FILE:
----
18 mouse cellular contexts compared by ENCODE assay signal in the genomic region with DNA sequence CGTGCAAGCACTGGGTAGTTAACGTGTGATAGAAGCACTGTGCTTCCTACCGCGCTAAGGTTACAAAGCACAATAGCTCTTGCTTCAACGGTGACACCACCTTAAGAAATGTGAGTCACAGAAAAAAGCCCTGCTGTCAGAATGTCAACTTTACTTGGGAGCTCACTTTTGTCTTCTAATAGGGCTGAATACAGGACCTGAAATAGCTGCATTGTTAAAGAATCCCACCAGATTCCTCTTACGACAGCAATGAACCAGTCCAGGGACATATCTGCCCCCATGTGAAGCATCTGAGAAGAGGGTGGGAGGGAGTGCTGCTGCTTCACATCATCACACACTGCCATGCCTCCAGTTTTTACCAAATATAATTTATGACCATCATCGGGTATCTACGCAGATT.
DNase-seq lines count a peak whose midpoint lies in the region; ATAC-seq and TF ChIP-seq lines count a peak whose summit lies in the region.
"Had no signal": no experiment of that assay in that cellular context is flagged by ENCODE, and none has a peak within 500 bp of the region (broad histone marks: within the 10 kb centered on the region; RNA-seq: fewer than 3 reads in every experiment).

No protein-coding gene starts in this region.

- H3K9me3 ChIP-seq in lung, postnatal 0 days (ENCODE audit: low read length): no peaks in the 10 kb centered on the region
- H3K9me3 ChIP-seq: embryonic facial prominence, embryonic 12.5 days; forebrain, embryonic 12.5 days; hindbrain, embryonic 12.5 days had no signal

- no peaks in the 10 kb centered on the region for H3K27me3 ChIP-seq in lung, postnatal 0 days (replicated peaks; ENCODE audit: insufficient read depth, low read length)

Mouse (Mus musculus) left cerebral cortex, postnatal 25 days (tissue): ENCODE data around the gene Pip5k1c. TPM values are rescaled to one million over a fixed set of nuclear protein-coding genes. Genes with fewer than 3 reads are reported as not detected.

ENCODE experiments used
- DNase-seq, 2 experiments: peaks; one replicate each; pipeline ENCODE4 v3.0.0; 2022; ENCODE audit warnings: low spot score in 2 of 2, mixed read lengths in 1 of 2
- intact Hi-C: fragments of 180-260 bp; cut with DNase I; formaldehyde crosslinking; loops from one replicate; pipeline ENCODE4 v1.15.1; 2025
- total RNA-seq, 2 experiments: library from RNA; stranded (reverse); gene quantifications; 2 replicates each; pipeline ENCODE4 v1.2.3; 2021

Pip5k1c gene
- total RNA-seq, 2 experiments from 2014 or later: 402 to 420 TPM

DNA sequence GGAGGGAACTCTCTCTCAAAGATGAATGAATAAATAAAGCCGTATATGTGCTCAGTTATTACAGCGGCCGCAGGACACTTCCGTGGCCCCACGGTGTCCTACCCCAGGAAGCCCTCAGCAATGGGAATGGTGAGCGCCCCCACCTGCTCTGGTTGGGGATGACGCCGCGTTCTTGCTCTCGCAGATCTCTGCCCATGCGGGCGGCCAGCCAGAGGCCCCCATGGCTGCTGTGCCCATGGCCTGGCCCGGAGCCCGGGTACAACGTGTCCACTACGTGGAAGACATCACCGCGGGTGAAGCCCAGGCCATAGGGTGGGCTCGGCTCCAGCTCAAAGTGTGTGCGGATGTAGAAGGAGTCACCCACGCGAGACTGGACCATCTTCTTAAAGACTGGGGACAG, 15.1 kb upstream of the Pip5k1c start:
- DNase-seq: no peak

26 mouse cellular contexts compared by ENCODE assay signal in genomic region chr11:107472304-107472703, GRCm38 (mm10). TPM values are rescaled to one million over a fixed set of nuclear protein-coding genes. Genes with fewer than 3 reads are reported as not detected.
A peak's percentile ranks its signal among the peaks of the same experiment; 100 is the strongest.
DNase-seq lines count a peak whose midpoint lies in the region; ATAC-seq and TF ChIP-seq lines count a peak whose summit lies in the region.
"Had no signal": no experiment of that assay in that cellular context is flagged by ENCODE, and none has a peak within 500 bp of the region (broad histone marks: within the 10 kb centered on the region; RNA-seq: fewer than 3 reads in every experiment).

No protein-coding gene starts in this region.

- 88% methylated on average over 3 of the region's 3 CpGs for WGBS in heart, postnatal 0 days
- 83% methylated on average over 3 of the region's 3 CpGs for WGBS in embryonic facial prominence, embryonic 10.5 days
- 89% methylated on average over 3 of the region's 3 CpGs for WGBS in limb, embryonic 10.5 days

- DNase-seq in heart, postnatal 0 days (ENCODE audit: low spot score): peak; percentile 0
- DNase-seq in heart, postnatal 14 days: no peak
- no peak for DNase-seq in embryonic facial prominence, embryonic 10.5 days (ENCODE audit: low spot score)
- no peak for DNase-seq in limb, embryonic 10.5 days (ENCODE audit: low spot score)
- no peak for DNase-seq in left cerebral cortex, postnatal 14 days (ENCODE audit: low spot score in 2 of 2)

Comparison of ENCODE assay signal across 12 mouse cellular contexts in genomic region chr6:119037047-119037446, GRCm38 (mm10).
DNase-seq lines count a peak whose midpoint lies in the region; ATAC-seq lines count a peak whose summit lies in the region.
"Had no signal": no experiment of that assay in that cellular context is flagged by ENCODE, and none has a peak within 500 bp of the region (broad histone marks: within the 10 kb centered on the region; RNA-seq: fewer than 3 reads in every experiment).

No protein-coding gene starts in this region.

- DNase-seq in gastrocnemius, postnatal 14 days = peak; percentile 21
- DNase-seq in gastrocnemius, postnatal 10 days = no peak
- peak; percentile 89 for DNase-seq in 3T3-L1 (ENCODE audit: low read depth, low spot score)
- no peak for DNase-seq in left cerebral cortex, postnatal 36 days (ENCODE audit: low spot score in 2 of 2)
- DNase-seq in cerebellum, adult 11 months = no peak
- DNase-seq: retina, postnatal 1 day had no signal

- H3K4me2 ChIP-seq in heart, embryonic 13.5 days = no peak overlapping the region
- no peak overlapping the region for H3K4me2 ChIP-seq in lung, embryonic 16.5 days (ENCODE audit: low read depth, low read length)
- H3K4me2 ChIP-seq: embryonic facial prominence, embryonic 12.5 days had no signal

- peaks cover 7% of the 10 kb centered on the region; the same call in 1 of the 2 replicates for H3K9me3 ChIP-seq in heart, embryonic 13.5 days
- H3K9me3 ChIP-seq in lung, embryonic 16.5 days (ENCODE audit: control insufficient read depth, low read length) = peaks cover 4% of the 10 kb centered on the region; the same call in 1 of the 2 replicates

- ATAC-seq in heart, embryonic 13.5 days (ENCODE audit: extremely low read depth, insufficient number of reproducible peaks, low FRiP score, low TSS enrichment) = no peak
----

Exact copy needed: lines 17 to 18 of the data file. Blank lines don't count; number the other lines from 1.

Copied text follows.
26 mouse cellular contexts compared by ENCODE assay signal in genomic region chr11:107472304-107472703, GRCm38 (mm10). TPM values are rescaled to one million over a fixed set of nuclear protein-coding genes. Genes with fewer than 3 reads are reported as not detected.
A peak's percentile ranks its signal among the peaks of the same experiment; 100 is the strongest.